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1 September 2005 Construction of surface boundary conditions for regional climate modeling in China by using the remote sensing data
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The continuing rise in atmospheric CO2 is considered as a main cause of the future changes in global climate. Predicted climate changes include an increase in mean annual air temperature and alterations in precipitation pattern and cloud cover. Elevated atmospheric CO2 and climate changes are expected to influence the ecosystems. The regional climate models (RCMs) will likely remain primary tools for climate prediction in the foreseeable future. The importance of RCMs is increasing in addressing scientific problems associated with climate variability, changes, and impacts at regional scales. The RCMs have been also used in climate impact studies on ecosystems, especially in agricultural crops by generating climate scenarios for input to crop models. With a large volume of satellite remote sensing data of the earth terrestrial surface becoming available, precisely monitoring the dynamics of the land surface state variables for agricultural and land use management becomes possible6. With the effort to study the climate crop interactions we plan to use a CWRF model (a climate extension of the Weather Research and Forecasting model-WRF) developed by the Illinois State Water Survey to form the climate scenarios. The WRF model is based upon the most advanced supercomputing technologies and promises greater efficiency in computation and flexibility in new module incorporation. This extension inclusively incorporates all WRF functionalities for numerical weather predictions while enhancing the capability for climate applications. To represent the surface-atmosphere interactions the CWRF requires specification of surface boundary conditions (SBCs) over both land and oceans. A comprehensive set of SBCs based on best observational data is desired for CWRF general applications for all effective, dynamically coupled or uncoupled, combinations of the surface modules, as well as for any specific region of the world. This report followed the approach of Liang et al. presents a preliminary work to construct vegetative SBCs for the CWRF modeling effort in China domain by using remote sensing data from TM, AVHRR, MODIS which are freely available. The full list of the CWRF SBCs was defined by Liang.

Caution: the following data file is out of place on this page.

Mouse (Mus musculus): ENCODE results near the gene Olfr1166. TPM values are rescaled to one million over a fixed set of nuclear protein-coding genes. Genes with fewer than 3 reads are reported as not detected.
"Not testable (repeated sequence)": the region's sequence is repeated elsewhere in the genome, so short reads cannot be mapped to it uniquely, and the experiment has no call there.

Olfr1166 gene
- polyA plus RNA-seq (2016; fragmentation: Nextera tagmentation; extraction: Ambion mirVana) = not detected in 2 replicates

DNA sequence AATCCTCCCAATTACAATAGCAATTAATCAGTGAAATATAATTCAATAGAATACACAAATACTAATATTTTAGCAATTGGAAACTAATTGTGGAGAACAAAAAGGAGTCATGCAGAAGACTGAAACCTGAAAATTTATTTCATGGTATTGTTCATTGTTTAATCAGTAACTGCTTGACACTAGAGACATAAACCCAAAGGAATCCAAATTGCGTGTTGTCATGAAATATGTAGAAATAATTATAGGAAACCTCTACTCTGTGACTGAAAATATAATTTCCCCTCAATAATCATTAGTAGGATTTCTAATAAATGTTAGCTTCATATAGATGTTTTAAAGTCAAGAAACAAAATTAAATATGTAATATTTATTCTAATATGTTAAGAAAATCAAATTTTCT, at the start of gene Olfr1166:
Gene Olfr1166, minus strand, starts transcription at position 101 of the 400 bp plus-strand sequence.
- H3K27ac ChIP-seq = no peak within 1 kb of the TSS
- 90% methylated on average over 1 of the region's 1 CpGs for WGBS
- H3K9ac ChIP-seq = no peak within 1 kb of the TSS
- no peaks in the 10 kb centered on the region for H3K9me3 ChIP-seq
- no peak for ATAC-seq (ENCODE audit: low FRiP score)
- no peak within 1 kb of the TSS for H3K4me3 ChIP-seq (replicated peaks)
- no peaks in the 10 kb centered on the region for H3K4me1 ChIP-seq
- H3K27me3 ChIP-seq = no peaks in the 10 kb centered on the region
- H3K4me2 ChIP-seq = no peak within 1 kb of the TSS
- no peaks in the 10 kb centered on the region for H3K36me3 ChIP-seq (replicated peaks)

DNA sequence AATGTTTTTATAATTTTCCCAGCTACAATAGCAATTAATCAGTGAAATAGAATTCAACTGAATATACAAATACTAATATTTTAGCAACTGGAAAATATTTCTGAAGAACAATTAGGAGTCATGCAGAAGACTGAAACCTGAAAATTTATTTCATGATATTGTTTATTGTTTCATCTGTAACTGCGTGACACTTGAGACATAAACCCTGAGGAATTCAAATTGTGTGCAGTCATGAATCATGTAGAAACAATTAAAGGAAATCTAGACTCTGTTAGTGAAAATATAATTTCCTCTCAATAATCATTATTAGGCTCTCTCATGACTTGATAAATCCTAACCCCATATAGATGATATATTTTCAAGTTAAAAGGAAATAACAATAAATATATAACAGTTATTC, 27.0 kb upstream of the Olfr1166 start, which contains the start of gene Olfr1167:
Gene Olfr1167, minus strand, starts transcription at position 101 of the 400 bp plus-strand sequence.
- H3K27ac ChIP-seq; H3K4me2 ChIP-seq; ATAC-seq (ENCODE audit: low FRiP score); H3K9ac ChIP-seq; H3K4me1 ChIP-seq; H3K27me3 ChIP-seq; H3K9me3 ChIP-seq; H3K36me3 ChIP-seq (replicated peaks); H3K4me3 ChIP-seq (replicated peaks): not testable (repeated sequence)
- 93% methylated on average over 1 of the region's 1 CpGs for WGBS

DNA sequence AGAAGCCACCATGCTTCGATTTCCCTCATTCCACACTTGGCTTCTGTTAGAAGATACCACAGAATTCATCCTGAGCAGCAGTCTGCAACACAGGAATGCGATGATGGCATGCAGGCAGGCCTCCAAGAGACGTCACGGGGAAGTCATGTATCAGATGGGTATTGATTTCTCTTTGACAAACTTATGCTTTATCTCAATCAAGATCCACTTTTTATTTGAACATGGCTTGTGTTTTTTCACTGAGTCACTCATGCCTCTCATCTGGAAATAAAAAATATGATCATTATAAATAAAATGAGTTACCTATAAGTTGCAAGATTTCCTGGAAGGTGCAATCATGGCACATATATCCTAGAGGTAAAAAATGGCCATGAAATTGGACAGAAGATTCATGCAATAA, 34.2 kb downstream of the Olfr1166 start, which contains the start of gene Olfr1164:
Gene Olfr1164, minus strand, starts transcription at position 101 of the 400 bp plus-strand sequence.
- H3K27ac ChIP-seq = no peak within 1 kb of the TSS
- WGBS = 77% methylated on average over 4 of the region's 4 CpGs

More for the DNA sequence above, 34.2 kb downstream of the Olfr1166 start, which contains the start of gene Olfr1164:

© (2005) COPYRIGHT Society of Photo-Optical Instrumentation Engineers (SPIE). Downloading of the abstract is permitted for personal use only.
Wei Gao, Zhiqiang Gao, Hyun I. Choi, Min Xu, and James Slusser "Construction of surface boundary conditions for regional climate modeling in China by using the remote sensing data", Proc. SPIE 5884, Remote Sensing and Modeling of Ecosystems for Sustainability II, 588413 (1 September 2005);

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